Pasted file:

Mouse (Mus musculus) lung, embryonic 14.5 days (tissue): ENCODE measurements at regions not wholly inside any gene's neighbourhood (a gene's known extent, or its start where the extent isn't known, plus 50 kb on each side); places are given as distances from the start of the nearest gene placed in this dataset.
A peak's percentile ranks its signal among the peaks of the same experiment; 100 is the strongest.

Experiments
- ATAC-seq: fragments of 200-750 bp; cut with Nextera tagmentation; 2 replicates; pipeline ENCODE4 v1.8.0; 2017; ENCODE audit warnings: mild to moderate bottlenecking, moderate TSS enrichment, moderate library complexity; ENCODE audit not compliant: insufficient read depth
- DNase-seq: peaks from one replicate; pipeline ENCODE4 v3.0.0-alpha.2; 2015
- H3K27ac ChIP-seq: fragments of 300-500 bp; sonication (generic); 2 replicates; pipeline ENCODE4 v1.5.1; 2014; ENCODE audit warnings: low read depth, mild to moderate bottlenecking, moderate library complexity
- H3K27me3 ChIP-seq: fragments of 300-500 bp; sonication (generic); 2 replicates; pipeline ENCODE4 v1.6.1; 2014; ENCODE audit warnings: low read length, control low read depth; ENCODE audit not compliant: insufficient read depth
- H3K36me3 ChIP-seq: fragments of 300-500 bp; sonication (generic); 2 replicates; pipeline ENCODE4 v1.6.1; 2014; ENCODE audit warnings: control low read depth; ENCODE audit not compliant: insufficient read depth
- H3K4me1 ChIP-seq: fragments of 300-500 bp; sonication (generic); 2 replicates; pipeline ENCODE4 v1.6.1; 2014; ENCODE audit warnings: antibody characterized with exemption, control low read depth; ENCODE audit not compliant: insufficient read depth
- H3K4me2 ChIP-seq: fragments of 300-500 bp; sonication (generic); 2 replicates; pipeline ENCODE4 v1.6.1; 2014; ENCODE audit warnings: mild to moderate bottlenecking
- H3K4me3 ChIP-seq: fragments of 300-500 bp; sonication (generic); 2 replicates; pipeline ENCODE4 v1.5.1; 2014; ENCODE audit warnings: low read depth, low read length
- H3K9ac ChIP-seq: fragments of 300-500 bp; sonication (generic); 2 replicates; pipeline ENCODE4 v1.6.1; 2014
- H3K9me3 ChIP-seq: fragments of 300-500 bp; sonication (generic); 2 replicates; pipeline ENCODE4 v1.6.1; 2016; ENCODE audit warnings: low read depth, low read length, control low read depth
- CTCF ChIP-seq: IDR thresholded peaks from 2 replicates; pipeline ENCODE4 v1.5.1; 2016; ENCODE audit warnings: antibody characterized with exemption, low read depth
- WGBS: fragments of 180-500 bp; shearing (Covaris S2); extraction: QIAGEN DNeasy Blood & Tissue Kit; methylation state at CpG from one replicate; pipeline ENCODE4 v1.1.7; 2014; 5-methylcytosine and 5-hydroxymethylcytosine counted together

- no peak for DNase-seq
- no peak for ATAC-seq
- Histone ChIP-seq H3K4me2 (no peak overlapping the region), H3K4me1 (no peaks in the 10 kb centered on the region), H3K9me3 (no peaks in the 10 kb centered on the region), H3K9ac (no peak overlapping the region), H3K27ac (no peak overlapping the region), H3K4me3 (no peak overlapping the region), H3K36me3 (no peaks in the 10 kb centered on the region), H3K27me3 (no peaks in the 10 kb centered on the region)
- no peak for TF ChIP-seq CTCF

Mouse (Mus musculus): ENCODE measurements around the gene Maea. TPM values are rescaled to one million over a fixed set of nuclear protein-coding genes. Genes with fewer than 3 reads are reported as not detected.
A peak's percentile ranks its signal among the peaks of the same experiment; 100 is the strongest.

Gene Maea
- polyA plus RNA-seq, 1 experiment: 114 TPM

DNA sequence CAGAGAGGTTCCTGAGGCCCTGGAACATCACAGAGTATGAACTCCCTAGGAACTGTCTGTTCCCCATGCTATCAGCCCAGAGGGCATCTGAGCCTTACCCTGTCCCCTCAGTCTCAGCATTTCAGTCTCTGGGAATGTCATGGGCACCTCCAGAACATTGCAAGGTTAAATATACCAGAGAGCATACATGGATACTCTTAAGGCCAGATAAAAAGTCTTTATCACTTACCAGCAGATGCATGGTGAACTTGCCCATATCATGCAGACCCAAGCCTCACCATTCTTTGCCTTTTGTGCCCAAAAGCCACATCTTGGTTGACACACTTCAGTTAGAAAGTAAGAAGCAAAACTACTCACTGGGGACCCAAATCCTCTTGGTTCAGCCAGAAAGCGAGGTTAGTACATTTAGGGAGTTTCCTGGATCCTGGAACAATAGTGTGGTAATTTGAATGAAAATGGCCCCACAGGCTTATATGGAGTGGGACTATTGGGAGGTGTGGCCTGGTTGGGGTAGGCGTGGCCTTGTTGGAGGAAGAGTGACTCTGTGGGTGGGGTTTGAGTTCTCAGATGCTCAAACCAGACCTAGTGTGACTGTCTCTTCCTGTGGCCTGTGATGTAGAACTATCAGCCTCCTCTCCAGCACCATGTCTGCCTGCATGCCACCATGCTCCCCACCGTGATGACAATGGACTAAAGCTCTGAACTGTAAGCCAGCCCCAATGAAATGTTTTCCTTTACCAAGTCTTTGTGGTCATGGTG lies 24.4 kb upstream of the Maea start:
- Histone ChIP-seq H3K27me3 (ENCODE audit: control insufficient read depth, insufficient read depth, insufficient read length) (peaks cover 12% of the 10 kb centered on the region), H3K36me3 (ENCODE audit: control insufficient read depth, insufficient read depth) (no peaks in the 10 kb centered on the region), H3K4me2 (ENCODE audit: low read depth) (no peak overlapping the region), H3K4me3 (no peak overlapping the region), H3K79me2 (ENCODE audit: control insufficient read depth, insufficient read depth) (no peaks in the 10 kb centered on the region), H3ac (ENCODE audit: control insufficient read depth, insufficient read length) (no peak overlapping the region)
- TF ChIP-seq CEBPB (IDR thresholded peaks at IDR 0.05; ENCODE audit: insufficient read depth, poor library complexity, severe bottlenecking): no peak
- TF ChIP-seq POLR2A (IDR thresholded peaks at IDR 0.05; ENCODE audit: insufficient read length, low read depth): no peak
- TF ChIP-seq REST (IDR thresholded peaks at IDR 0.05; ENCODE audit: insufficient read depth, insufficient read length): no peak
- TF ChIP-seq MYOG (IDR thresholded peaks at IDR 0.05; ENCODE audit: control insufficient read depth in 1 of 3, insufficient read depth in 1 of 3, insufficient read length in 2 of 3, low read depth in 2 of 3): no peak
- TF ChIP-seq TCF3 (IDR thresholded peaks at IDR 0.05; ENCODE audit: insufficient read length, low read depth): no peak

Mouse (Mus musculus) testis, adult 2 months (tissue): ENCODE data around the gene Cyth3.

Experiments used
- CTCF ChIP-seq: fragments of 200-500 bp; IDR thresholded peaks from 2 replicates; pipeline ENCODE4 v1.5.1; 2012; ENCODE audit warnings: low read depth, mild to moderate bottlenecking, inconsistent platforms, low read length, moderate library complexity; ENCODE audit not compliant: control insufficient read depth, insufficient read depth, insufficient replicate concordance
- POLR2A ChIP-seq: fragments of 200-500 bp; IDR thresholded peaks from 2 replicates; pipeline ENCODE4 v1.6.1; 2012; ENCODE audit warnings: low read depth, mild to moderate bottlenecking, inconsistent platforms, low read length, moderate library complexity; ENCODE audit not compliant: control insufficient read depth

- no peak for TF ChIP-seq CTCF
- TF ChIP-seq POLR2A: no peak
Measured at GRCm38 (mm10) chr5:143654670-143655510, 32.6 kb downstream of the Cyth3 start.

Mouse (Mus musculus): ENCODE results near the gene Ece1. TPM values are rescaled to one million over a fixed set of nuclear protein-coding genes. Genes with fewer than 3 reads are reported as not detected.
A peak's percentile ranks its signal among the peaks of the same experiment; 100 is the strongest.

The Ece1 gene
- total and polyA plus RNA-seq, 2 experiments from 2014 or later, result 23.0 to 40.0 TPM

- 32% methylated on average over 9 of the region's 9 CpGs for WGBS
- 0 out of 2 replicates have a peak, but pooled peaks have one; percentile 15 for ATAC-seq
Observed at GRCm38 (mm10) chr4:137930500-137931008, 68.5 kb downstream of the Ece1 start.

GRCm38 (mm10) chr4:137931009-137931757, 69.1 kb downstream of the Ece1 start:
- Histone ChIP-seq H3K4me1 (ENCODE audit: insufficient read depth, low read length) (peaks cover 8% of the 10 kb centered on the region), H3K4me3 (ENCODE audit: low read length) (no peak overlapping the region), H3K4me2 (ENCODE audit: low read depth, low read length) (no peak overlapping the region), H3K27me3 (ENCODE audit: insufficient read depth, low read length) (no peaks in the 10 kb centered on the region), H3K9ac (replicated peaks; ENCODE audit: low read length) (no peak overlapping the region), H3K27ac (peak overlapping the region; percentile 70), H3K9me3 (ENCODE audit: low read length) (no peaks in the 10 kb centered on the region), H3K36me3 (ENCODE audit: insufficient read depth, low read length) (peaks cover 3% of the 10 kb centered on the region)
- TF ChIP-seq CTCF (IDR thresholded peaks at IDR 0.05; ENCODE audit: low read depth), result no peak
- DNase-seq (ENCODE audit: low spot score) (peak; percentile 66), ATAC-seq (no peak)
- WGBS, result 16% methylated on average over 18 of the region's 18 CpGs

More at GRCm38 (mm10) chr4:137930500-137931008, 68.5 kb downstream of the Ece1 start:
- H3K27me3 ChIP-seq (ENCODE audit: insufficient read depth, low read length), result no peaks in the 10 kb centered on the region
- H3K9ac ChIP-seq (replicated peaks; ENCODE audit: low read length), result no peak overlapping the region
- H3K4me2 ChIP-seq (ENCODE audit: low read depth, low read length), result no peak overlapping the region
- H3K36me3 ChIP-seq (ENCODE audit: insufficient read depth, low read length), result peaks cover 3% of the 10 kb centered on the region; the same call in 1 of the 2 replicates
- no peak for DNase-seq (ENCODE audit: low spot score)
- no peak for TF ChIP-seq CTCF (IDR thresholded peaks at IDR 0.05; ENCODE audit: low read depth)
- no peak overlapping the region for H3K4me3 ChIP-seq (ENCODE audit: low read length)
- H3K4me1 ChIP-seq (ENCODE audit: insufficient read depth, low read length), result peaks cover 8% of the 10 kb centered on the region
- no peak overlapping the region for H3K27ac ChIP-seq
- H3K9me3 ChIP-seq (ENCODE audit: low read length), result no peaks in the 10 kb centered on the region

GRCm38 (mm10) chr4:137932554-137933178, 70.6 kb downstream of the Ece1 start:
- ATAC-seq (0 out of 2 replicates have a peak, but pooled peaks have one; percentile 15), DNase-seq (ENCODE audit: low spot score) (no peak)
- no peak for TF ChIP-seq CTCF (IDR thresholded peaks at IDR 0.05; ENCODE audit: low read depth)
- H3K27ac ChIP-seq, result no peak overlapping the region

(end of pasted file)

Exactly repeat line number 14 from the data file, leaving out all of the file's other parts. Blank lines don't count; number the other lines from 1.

- CTCF ChIP-seq: IDR thresholded peaks from 2 replicates; pipeline ENCODE4 v1.5.1; 2016; ENCODE audit warnings: antibody characterized with exemption, low read depth